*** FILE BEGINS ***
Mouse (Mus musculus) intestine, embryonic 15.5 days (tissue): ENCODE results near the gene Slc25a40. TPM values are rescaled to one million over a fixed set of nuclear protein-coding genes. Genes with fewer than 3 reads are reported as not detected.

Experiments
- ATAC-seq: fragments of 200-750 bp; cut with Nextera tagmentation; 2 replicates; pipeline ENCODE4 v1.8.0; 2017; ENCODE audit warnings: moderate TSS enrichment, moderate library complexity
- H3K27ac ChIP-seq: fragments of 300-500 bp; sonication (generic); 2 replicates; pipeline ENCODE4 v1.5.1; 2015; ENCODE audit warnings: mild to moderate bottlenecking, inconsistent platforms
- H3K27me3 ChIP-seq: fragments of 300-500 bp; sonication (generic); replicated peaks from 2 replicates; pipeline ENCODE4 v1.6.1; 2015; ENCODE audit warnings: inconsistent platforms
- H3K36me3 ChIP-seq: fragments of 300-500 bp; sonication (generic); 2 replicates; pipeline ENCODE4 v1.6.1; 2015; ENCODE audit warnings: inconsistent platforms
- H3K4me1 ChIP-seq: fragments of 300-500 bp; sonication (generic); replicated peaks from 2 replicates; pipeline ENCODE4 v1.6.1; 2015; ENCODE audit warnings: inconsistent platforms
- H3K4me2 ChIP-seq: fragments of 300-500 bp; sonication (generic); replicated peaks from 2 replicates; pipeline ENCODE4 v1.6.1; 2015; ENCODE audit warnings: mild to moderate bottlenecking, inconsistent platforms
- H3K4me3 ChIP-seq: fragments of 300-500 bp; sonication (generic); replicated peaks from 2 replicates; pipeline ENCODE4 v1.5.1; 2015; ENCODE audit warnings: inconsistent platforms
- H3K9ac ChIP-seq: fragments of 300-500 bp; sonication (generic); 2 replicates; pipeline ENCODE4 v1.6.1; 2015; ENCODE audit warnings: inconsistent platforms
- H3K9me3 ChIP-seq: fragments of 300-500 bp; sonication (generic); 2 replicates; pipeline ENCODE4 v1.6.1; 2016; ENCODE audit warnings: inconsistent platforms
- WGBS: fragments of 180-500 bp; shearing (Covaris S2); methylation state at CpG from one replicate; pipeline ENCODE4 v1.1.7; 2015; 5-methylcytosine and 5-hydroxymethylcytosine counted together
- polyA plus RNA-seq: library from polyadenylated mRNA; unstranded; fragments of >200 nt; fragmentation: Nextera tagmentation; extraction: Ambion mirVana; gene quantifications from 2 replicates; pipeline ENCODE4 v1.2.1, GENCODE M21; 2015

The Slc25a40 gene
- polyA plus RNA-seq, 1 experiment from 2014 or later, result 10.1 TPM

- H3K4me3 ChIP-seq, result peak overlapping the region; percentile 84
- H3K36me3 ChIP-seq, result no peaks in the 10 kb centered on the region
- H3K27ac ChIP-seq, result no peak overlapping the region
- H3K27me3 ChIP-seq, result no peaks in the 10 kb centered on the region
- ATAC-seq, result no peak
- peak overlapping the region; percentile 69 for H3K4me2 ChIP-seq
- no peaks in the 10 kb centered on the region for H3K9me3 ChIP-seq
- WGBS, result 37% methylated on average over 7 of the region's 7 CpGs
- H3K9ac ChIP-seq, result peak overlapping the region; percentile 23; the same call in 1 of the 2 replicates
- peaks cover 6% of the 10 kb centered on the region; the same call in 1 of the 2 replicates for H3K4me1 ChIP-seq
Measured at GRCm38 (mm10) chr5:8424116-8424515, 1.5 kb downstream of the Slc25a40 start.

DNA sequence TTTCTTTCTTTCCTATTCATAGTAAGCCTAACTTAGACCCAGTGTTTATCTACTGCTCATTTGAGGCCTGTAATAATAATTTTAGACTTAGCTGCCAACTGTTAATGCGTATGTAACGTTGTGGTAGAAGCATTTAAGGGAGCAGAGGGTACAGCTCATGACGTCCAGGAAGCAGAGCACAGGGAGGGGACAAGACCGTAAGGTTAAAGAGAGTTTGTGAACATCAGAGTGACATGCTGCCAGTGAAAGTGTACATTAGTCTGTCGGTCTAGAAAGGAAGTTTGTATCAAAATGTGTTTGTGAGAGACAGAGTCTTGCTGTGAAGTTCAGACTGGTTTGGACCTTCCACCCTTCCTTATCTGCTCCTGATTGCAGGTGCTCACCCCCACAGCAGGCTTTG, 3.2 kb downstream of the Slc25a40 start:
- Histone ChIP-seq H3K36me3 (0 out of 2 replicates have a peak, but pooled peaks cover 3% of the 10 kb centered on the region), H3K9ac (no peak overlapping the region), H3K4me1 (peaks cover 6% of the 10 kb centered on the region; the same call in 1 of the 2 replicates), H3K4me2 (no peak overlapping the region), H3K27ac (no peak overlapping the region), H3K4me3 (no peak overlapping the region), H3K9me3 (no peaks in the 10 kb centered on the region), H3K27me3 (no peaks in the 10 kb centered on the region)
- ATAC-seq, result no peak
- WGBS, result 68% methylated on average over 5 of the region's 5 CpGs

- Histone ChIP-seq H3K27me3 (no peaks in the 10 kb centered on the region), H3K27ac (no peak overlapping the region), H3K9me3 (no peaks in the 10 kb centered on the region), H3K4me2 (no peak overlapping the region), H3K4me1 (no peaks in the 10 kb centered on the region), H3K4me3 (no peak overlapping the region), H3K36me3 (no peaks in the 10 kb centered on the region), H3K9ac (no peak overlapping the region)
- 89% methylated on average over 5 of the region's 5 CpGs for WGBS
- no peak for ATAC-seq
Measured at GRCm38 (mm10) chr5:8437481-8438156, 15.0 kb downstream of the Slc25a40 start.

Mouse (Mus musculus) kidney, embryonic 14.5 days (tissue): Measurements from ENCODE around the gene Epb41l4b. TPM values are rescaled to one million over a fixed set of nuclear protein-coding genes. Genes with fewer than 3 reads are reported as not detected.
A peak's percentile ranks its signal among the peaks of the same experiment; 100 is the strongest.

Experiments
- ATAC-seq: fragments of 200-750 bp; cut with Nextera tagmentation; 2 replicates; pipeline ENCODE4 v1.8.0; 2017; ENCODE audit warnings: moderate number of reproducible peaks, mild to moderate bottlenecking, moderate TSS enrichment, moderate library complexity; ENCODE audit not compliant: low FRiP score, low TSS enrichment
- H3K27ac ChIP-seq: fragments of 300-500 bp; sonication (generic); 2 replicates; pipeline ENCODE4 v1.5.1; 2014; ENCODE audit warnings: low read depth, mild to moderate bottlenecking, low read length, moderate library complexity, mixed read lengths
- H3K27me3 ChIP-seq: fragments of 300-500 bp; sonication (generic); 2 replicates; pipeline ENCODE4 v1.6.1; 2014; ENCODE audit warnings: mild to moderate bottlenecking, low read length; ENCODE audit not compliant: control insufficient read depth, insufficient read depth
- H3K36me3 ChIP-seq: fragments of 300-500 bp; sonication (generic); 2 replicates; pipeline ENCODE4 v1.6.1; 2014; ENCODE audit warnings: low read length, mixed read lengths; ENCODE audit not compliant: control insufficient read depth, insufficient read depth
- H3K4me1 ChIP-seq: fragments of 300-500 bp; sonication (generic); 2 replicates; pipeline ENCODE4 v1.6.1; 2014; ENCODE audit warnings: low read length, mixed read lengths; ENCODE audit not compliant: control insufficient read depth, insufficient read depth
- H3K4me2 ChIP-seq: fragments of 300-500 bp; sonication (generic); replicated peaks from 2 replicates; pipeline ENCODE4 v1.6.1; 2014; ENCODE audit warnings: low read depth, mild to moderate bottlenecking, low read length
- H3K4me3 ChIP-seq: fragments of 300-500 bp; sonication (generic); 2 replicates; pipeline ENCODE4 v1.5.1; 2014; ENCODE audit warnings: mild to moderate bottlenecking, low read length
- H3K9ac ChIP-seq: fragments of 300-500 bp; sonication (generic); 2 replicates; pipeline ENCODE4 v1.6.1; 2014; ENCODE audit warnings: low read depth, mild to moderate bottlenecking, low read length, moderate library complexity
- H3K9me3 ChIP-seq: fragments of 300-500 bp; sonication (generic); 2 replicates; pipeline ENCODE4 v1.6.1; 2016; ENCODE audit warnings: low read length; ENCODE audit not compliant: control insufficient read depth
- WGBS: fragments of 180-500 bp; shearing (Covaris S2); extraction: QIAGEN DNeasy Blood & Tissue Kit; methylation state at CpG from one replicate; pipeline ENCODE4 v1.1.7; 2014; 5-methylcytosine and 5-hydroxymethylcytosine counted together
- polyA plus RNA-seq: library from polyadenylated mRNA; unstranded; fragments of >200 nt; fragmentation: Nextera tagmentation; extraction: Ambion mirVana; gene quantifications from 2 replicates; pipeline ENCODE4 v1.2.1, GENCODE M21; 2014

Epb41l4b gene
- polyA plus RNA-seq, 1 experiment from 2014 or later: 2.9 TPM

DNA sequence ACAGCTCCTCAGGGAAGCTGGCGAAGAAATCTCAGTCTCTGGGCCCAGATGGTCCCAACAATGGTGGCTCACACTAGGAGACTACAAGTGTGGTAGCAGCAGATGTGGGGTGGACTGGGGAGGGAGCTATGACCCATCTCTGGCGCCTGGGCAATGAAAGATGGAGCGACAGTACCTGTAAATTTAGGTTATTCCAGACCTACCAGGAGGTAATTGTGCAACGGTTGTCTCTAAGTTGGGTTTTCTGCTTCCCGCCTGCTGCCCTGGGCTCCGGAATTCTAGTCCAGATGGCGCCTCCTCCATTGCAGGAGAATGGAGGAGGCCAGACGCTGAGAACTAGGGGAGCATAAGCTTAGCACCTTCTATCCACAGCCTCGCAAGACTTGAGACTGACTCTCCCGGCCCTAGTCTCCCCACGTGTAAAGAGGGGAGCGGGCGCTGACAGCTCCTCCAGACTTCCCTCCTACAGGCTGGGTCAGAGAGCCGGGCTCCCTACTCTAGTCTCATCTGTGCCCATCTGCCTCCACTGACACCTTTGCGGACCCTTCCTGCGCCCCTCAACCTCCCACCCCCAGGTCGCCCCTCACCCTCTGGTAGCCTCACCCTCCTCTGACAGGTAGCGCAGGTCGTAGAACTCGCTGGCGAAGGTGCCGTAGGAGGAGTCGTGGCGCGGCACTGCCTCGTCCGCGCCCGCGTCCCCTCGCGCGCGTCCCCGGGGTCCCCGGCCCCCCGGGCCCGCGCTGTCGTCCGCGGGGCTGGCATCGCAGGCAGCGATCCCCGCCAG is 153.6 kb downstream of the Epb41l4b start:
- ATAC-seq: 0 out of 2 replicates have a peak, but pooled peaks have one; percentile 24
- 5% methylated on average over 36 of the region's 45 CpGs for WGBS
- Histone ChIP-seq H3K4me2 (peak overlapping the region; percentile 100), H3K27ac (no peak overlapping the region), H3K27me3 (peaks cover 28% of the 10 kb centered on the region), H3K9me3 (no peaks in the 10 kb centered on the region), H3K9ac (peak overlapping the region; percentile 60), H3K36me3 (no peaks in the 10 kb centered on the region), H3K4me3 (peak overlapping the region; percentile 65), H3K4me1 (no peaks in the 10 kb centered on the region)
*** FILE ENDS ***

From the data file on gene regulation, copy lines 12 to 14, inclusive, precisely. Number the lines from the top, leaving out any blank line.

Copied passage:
- WGBS: fragments of 180-500 bp; shearing (Covaris S2); methylation state at CpG from one replicate; pipeline ENCODE4 v1.1.7; 2015; 5-methylcytosine and 5-hydroxymethylcytosine counted together
- polyA plus RNA-seq: library from polyadenylated mRNA; unstranded; fragments of >200 nt; fragmentation: Nextera tagmentation; extraction: Ambion mirVana; gene quantifications from 2 replicates; pipeline ENCODE4 v1.2.1, GENCODE M21; 2015

The Slc25a40 gene